Australia's highest public toilet was built at Rawson pass in 2007,[22] to cope with the more than 100,000 people visiting the mountain each summer.[23]

The third and often overlooked route up Mount Kosciuszko is up the very challenging and historic Hannel's Spur Track (15.5 km) which approaches from the NW and is the only route to pass through the Western Fall Wilderness Zone – passing through 4 different bio-diversity bands along the ascent. The Hannel's Spur Track is officially Australia's biggest vertical ascent of 1800m. This is the same route that explorer Paul Strzelecki climbed and 'discovered' Kosciuszko in 1840 and also the same annual route that the stockmen once brought the cattle up/down from the valley almost 2 km below to graze in the alpine meadows of Kosi throughout the summer. The various aboriginal tribes from the Murray valley also used this same route annually for millennia to access Kosciuszko to harvest the delicacies of Bogong moths that were abundant throughout the summer months and to socialise with other tribes from the coast and northern plains. The Hannel's Spur Track trailhead (sign) is about a 1.4 km hike SSE of the Geehi Rest Area on the Alpine Way road between the towns of Thredbo and Khancoban.

The peak and the surrounding areas are snow-covered in winter and spring (usually beginning in June and continuing until October or later). The road from Charlotte Pass is marked by snow poles and provides a guide for cross-country skiers and the track from Thredbo is easily followed until covered by snow in winter.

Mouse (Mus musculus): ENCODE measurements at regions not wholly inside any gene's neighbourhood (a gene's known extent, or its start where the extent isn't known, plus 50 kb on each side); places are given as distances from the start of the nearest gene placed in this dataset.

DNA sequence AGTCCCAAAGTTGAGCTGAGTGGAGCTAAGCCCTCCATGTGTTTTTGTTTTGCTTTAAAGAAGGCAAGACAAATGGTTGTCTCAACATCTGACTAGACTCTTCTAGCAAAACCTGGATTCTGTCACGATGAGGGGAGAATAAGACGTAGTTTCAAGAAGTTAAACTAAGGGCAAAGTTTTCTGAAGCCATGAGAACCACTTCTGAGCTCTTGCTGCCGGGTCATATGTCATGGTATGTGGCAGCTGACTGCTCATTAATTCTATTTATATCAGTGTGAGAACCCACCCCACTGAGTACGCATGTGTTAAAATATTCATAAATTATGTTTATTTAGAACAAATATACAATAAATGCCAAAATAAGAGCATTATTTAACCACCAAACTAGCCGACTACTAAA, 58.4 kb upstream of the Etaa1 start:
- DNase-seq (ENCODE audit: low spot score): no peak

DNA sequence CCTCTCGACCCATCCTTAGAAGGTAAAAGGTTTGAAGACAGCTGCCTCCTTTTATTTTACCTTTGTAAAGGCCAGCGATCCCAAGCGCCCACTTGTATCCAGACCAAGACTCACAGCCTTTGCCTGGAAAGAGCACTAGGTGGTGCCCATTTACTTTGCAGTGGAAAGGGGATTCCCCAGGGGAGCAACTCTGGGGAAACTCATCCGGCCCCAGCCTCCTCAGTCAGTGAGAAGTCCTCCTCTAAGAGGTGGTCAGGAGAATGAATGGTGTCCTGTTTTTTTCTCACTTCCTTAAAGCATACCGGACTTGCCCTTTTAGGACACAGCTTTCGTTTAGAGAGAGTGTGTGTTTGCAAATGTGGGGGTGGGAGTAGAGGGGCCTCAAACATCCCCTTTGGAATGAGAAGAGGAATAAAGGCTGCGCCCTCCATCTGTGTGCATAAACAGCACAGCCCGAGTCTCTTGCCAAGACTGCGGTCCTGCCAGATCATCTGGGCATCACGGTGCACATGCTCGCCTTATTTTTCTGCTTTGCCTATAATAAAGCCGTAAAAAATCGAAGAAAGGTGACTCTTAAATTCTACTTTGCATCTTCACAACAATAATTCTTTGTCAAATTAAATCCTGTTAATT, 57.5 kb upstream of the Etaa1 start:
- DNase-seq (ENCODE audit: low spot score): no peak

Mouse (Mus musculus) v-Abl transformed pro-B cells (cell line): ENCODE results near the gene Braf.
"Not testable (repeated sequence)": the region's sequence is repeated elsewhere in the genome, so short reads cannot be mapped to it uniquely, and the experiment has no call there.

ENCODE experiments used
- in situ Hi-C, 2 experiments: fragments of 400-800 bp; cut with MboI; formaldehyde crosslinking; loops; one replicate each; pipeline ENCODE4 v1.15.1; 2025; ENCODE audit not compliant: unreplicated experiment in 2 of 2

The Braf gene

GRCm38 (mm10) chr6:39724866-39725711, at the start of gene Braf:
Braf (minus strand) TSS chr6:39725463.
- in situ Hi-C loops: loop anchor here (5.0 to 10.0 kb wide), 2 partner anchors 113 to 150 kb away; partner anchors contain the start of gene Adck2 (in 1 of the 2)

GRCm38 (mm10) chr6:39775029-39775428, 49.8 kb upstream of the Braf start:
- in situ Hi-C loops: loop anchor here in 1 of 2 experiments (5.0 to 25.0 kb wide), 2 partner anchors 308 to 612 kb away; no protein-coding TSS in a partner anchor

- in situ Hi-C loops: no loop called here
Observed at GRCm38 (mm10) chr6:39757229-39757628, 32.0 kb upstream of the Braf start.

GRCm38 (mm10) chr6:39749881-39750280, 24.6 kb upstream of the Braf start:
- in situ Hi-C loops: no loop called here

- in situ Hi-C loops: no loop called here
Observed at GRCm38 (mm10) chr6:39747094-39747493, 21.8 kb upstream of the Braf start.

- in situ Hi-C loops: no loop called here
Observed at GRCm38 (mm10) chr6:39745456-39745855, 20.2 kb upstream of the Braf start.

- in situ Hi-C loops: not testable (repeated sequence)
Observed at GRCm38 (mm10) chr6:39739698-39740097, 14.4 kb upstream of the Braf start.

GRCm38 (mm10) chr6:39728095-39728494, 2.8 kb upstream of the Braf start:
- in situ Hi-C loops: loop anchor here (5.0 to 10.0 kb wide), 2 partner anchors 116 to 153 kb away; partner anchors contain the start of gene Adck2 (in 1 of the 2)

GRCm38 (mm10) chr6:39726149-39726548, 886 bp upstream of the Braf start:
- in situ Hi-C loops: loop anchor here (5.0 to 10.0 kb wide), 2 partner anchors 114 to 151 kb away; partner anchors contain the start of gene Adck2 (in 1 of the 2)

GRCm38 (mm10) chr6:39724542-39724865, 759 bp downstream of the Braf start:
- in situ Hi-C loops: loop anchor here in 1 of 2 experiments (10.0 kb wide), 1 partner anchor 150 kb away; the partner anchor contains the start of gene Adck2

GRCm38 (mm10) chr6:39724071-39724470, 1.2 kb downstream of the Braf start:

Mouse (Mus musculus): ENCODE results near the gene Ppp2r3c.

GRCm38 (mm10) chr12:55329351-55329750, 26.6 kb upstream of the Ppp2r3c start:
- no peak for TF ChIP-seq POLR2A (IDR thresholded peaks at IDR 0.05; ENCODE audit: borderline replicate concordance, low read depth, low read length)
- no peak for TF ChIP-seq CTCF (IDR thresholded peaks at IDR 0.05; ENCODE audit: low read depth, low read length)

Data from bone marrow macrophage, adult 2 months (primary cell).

Towards Kosciuszko from Kangaroo Ridge in winter.jpg
2
3
4
5
North Ramshead
2
Kosciuszko summit, obscured by clouds
3
Etheridge Range
4
Mount Clarke (Mount Townsend is behind it)
5
Kangaroo Ridge
Snowy River headwaters
Looking north from the summit towards Mount Townsend

Recreation[edit]

Topographic map of Mt Kosciuszko including the approaches from Charlotte Pass and Thredbo.

Kosciuszko National Park is also the location of the downhill ski slopes closest to Canberra and Sydney, containing the Thredbo, Charlotte Pass, and Perisher ski resorts. Mount Kosciuszko may have been ascended by Indigenous Australians long before the first recorded ascent by Europeans.

Each year in December, an ultramarathon running race called the Coast to Kosciuszko ascends to the top of Mount Kosciuszko after starting at the coast 240 kilometres (150 mi) away. Paul Every, who is credited as being the one who thought of holding such a race, was the inaugural co-winner in 2004.[24]

Higher Australian mountains[edit]

Higher peaks exist within territory administered or claimed by Australia, but outside the continent are Mawson Peak (2,745 m or 9,006 ft) on Heard Island and Dome Argus (4,030 m or 13,220 ft), Mount McClintock (3,490 m or 11,450 ft) and Mount Menzies (3,355 m or 11,007 ft) in the Australian Antarctic Territory.

Higher peaks in the region, but outside the mainland continent include:

In popular culture[edit]

Australian rock band Midnight Oil performed a song called "Kosciusko" on its 1984 album Red Sails in the Sunset, referring to the mountain. The spelling was updated to "Kosciuszko" for the group's 1997 compilation album, 20,000 Watt R.S.L.

Gallery[edit]

See also[edit]

Notes[edit]